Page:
And Whiskey, our daughter Lizzy greatly approves of your comment :D

 
redboy23

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Ouch, quite the mid term here.

I have decided to go back to the ring table with my renewed confidence and so far it is going well. Usually, when I get impatient playing MTT's and freerolls my bankroll disappears in cash games and I have to start all over. It is great that despite the monster beats I have been delt, especially in the CC freerolls, that I have not gone on tilt. I am determined to hold steady and grow my bankroll to a point where I can move away from just $.02 and $.10 S&G's/

Response to video question:

Question 1:

With ATo I would try to isolate the UTG player and bet 3 X BB. I think I would be able to stay out of trouble on most flops and try to take advantage of my position.

Holding 22 I would call since UTG has limped and there are many players to act behind. The hope is to hit a monster flop.

The K9o will be a fold for me, in that spot.

Question 2:

With 8h7h I would check as the board would be way too wet for me and there are 2 villains waiting to pounce.

Question 3:

I would fold. This hand looks like it may get me in trouble and villain has many AK. AQ, and pocket pairs in his range to 3-bet the UTG player.

Question 4:

The effective stack is 4383 and this looks like less that the 20:1 guide that I remember. It is less than 10:1 with the commitment of 630 more chips needed to win about 5000 in chips. I would fold to that type of aggression as villain has many higher pocket pairs in his range and still one villain to act behind!

Question 5:

With 18.3 % equity which represents 869 chip value.

Question 6:

As played there is no chance of winning the hand but just a slight chance that hero was on a draw. So I would decide how much I am willing to bluff with here. May have to part with two thirds of the pot or pot bet to make it believable.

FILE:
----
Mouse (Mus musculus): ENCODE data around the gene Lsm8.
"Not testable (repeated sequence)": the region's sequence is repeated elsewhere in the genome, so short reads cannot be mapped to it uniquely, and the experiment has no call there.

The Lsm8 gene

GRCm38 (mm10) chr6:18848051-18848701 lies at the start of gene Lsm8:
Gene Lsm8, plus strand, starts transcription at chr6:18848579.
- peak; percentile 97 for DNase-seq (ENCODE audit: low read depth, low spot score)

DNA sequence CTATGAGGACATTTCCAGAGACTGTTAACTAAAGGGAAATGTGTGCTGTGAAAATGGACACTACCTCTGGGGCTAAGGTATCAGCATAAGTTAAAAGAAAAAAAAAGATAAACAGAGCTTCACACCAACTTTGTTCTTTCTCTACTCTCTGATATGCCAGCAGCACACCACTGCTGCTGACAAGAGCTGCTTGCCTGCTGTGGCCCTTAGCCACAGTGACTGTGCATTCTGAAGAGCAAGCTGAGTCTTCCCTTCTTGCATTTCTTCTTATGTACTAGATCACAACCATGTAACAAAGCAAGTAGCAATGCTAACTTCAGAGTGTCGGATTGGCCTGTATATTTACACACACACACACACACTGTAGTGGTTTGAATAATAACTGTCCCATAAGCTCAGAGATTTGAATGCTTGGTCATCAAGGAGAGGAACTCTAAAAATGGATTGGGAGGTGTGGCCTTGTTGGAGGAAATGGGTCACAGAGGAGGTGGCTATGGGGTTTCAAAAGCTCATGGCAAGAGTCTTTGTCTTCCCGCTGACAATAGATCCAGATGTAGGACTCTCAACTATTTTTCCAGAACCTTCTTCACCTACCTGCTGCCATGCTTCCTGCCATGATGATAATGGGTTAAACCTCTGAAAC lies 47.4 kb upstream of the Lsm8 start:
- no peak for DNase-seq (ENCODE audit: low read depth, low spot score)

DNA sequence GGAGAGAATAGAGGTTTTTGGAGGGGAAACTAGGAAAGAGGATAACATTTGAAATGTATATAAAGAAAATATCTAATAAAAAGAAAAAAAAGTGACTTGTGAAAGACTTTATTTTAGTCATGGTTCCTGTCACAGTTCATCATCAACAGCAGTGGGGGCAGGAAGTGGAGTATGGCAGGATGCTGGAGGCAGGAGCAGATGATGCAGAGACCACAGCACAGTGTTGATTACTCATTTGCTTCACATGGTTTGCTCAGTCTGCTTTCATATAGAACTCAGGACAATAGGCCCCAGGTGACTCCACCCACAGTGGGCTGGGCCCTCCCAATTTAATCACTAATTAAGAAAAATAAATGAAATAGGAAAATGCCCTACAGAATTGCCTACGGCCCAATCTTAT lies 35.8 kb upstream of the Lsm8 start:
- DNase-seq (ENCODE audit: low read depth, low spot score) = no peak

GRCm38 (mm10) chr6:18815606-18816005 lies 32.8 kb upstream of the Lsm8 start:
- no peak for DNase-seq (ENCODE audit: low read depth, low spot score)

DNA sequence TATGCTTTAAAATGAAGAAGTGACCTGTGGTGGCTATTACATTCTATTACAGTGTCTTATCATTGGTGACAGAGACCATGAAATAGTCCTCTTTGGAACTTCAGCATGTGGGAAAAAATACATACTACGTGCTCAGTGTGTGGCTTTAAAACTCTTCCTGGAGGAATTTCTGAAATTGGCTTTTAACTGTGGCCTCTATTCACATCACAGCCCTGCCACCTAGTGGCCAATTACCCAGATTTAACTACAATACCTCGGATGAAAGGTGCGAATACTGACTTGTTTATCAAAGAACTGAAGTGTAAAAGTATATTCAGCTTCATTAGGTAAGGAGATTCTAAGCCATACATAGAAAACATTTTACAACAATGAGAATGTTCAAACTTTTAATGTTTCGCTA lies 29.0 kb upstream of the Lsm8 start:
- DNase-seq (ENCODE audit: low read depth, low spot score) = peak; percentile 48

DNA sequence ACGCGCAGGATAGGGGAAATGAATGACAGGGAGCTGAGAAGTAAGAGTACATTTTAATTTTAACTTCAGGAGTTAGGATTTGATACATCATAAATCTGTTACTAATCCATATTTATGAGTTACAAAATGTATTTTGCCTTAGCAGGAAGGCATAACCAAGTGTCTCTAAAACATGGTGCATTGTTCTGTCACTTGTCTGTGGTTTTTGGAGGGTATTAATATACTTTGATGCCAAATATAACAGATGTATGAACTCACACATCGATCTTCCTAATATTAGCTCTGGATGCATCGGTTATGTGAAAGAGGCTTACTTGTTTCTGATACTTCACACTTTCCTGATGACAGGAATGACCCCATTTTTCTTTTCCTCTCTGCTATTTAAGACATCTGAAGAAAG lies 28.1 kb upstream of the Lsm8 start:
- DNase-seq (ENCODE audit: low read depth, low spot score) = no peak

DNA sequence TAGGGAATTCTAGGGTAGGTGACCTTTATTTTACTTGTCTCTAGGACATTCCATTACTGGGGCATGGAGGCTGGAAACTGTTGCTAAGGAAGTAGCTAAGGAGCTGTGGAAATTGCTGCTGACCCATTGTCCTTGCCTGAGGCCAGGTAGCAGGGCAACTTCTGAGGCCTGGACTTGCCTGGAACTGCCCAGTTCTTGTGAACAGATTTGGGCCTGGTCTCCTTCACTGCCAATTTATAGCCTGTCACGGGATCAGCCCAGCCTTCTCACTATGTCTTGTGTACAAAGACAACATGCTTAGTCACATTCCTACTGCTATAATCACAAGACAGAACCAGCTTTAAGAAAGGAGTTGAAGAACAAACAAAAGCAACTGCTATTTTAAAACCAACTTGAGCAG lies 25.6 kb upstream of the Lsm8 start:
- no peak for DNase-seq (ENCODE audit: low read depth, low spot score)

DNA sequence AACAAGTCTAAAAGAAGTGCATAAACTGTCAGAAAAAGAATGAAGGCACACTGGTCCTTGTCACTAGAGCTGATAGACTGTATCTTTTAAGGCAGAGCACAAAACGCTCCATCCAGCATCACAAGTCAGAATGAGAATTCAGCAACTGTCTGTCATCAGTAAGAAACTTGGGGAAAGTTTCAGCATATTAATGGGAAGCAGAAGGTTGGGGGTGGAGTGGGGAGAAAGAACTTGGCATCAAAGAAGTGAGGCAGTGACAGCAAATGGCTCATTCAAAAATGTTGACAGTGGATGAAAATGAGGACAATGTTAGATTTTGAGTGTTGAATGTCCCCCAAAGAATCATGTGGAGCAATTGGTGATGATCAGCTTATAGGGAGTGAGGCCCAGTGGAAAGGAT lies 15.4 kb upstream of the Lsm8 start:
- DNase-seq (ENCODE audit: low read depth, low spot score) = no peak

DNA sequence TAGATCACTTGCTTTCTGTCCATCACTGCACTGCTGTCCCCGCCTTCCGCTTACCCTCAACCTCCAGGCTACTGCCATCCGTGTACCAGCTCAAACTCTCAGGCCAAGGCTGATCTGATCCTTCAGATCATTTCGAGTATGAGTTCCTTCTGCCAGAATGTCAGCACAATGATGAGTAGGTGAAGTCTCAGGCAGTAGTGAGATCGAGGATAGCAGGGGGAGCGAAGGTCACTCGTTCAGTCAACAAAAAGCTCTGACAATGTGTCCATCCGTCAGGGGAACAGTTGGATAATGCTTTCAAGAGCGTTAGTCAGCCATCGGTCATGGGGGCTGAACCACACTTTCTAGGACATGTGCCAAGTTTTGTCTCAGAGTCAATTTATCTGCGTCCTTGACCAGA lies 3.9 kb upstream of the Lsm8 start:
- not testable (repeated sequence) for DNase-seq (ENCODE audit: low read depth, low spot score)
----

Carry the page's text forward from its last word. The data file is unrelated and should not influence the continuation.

Question 7:


The effective stack is less than 20 BB so I would maximize the chances of stealing the blinds and shove.

Question 8-9

There seems to be 12.1 K and hero has to bet about 7.1 K so under 2:1 odds here. I do not have the guts to call there but think it is an okay coin flip since hero does not need to commit too much of his stack. So cards which give a little over 33 % win rate needed here and Q5o would not give that in my book.

Question 10:

I really would have preferred the shove with that hand. Now that I have seen the turn card it is so much harder to continue with the plan. However, it makes sense to continue with the aggression and shove here.

The only term that comes to mind for the bonus question is variance. Everyone has highs and lows in the game but a professional player plays withing the right buy-in sizes compared to his bankroll to be rewarded over time. This is based on his skill of course.
 
Katie Dozier

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Ouch, quite the mid term here.

I have decided to go back to the ring table with my renewed confidence and so far it is going well. Usually, when I get impatient playing MTT's and freerolls my bankroll disappears in cash games and I have to start all over. It is great that despite the monster beats I have been delt, especially in the CC freerolls, that I have not gone on tilt. I am determined to hold steady and grow my bankroll to a point where I can move away from just $.02 and $.10 S&G's/

Response to video question:

Question 1:

With ATo I would try to isolate the UTG player and bet 3 X BB. I think I would be able to stay out of trouble on most flops and try to take advantage of my position.

Holding 22 I would call since UTG has limped and there are many players to act behind. The hope is to hit a monster flop.

The K9o will be a fold for me, in that spot.

Question 2:

With 8h7h I would check as the board would be way too wet for me and there are 2 villains waiting to pounce.

Question 3:

I would fold. This hand looks like it may get me in trouble and villain has many AK. AQ, and pocket pairs in his range to 3-bet the UTG player.